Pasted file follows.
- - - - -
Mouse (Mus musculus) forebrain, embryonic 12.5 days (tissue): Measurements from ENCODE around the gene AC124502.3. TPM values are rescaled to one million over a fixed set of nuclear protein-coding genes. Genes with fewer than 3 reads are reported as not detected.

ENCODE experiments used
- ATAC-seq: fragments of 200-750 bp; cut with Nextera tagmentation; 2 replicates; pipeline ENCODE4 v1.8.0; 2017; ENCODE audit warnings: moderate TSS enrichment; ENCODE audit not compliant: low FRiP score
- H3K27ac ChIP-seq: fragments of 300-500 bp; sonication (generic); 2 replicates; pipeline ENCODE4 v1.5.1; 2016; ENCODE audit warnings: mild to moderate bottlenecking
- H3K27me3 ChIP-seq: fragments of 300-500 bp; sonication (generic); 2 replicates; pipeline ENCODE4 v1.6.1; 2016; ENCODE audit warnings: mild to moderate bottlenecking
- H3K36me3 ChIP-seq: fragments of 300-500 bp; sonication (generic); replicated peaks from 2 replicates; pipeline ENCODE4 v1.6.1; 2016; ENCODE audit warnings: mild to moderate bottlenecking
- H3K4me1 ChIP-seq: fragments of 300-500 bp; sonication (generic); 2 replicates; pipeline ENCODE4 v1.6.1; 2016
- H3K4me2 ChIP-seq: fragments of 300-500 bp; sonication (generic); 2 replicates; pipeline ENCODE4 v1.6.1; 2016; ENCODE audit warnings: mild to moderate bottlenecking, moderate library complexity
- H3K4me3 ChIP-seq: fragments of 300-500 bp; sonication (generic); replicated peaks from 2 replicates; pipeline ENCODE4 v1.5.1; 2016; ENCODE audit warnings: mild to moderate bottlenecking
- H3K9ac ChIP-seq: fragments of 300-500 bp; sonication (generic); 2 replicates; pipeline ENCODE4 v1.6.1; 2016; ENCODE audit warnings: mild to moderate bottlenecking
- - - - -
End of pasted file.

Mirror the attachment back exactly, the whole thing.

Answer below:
Mouse (Mus musculus) forebrain, embryonic 12.5 days (tissue): Measurements from ENCODE around the gene AC124502.3. TPM values are rescaled to one million over a fixed set of nuclear protein-coding genes. Genes with fewer than 3 reads are reported as not detected.

ENCODE experiments used
- ATAC-seq: fragments of 200-750 bp; cut with Nextera tagmentation; 2 replicates; pipeline ENCODE4 v1.8.0; 2017; ENCODE audit warnings: moderate TSS enrichment; ENCODE audit not compliant: low FRiP score
- H3K27ac ChIP-seq: fragments of 300-500 bp; sonication (generic); 2 replicates; pipeline ENCODE4 v1.5.1; 2016; ENCODE audit warnings: mild to moderate bottlenecking
- H3K27me3 ChIP-seq: fragments of 300-500 bp; sonication (generic); 2 replicates; pipeline ENCODE4 v1.6.1; 2016; ENCODE audit warnings: mild to moderate bottlenecking
- H3K36me3 ChIP-seq: fragments of 300-500 bp; sonication (generic); replicated peaks from 2 replicates; pipeline ENCODE4 v1.6.1; 2016; ENCODE audit warnings: mild to moderate bottlenecking
- H3K4me1 ChIP-seq: fragments of 300-500 bp; sonication (generic); 2 replicates; pipeline ENCODE4 v1.6.1; 2016
- H3K4me2 ChIP-seq: fragments of 300-500 bp; sonication (generic); 2 replicates; pipeline ENCODE4 v1.6.1; 2016; ENCODE audit warnings: mild to moderate bottlenecking, moderate library complexity
- H3K4me3 ChIP-seq: fragments of 300-500 bp; sonication (generic); replicated peaks from 2 replicates; pipeline ENCODE4 v1.5.1; 2016; ENCODE audit warnings: mild to moderate bottlenecking
- H3K9ac ChIP-seq: fragments of 300-500 bp; sonication (generic); 2 replicates; pipeline ENCODE4 v1.6.1; 2016; ENCODE audit warnings: mild to moderate bottlenecking